Interventions for attentional disruption in pain cognition-general, mechanism-specific, or exercise-based?

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Comments on an article by K. S. Baker et al. (see record 2018-43767-005). Baker et al. report that a computerized cognitive training program was able to improve chronic pain patients’ performance on a neurocognitive assessment composite. How should one go about developing interventions to improve attention in people with pain? One way is to use commercially available computerized cognitive training programs, as done by Baker et al. Such intervention programs are usually targeted at older adults to prevent cognitive decline, and operate under the premise that practice on tasks that load heavily on core cognitive domains leads to improvements on other everyday tasks that rely on these domains. This concept is often compared with how exercise improves physical fitness. Baker et al. have shown that there is potential for improving cognition in people with chronic pain, which gives hope that as one develops and refine interventions, they will be able to substantially improve the everyday lives of patients. However, one needs to fully understand the mechanisms of the effect of pain on attention before we one develop interventions that will be as effective, time-effective, and cost-effective as one would like.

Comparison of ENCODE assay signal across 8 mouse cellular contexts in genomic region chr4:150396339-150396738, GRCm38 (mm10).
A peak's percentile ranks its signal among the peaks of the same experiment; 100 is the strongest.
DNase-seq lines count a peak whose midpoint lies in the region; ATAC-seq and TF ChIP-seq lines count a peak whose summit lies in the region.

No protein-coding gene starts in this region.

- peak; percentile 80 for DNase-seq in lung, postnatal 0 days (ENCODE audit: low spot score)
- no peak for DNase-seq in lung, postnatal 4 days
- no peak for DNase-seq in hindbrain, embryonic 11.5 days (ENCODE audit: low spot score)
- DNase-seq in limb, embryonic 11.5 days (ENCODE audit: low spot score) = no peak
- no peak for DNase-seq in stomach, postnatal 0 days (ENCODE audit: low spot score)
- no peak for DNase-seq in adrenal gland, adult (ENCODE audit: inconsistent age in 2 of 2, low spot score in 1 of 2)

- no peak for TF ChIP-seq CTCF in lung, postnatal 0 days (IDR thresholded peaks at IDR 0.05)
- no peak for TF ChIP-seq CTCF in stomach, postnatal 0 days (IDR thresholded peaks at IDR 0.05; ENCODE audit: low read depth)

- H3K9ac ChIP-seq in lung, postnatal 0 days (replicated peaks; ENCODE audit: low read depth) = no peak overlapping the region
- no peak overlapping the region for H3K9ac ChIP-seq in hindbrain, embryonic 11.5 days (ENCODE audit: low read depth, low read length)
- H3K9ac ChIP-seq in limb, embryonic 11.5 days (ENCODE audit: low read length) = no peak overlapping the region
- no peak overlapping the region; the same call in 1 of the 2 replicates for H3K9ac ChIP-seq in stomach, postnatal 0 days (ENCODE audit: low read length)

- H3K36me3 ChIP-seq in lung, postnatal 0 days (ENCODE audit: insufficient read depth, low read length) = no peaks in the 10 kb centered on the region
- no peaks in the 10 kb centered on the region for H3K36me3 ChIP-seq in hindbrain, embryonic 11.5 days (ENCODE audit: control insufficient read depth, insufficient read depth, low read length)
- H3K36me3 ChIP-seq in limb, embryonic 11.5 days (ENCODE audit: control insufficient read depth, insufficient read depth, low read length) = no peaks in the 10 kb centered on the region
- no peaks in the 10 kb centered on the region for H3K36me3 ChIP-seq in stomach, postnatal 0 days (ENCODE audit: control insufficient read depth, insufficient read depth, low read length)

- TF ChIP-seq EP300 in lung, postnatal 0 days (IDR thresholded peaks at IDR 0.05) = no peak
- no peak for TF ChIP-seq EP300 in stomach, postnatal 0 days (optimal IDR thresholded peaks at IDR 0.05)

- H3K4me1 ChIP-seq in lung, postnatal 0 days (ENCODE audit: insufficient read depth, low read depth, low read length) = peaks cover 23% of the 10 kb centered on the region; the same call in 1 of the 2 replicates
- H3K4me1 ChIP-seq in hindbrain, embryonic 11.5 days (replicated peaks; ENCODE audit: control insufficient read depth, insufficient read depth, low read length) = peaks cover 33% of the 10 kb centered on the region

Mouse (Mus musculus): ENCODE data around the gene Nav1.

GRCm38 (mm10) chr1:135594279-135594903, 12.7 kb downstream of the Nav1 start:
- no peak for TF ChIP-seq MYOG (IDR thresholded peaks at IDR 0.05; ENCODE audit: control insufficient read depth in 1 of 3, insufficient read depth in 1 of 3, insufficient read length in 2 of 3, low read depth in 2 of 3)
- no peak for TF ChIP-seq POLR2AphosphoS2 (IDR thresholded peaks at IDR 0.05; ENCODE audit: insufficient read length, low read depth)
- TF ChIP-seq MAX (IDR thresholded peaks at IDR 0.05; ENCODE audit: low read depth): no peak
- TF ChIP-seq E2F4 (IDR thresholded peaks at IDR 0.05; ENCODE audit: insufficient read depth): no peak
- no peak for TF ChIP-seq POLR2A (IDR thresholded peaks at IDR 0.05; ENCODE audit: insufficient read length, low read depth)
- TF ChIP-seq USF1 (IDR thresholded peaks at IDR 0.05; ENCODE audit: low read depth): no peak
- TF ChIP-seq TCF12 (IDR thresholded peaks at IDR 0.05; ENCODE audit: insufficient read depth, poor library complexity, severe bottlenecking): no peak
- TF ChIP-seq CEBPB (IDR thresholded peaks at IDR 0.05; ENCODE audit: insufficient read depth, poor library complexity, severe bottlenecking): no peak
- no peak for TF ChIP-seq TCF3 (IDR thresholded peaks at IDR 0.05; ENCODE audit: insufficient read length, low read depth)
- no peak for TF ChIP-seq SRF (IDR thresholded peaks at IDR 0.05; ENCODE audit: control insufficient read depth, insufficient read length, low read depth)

Original languageEnglish
Pages (from-to)621-622
Number of pages2
Issue number4
Publication statusPublished - 1 Apr 2018


  • Attention
  • Chronic Pain
  • Cognition
  • Exercise/psychology
  • Humans


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